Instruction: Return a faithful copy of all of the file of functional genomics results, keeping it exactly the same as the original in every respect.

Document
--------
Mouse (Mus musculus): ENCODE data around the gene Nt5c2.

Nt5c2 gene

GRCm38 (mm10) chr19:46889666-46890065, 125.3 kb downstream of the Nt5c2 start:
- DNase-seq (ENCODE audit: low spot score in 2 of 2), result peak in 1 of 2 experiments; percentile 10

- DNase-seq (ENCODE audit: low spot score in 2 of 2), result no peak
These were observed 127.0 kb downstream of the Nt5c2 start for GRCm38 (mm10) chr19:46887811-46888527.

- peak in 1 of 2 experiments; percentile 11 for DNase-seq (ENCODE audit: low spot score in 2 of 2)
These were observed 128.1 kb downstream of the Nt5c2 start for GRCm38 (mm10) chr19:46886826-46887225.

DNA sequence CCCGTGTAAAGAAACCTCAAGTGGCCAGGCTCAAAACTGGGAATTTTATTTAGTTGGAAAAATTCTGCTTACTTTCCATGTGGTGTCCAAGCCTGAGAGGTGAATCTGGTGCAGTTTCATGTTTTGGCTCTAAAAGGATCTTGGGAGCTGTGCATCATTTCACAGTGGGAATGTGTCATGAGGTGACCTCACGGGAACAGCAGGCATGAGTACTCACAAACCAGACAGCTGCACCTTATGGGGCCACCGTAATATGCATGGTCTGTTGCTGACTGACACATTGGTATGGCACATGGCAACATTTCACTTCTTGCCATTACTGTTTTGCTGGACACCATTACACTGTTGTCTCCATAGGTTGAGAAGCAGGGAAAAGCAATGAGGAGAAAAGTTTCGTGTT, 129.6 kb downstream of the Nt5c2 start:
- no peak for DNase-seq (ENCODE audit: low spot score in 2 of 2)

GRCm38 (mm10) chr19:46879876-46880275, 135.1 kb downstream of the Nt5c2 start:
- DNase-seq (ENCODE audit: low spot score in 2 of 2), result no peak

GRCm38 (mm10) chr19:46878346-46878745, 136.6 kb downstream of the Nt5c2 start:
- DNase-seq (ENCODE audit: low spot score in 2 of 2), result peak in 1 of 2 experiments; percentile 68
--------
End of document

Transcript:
Mouse (Mus musculus): ENCODE data around the gene Nt5c2.

Nt5c2 gene

GRCm38 (mm10) chr19:46889666-46890065, 125.3 kb downstream of the Nt5c2 start:
- DNase-seq (ENCODE audit: low spot score in 2 of 2), result peak in 1 of 2 experiments; percentile 10

- DNase-seq (ENCODE audit: low spot score in 2 of 2), result no peak
These were observed 127.0 kb downstream of the Nt5c2 start for GRCm38 (mm10) chr19:46887811-46888527.

- peak in 1 of 2 experiments; percentile 11 for DNase-seq (ENCODE audit: low spot score in 2 of 2)
These were observed 128.1 kb downstream of the Nt5c2 start for GRCm38 (mm10) chr19:46886826-46887225.

DNA sequence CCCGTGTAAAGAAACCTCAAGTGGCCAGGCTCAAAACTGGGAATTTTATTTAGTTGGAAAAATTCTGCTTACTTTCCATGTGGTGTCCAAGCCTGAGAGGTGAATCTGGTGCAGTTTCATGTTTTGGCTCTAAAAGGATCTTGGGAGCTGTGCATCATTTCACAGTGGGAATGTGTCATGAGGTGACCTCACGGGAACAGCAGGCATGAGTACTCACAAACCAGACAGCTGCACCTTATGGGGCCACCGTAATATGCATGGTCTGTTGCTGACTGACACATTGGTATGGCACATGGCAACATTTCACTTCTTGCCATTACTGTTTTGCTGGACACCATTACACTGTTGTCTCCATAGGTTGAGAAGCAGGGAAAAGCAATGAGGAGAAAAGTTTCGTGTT, 129.6 kb downstream of the Nt5c2 start:
- no peak for DNase-seq (ENCODE audit: low spot score in 2 of 2)

GRCm38 (mm10) chr19:46879876-46880275, 135.1 kb downstream of the Nt5c2 start:
- DNase-seq (ENCODE audit: low spot score in 2 of 2), result no peak

GRCm38 (mm10) chr19:46878346-46878745, 136.6 kb downstream of the Nt5c2 start:
- DNase-seq (ENCODE audit: low spot score in 2 of 2), result peak in 1 of 2 experiments; percentile 68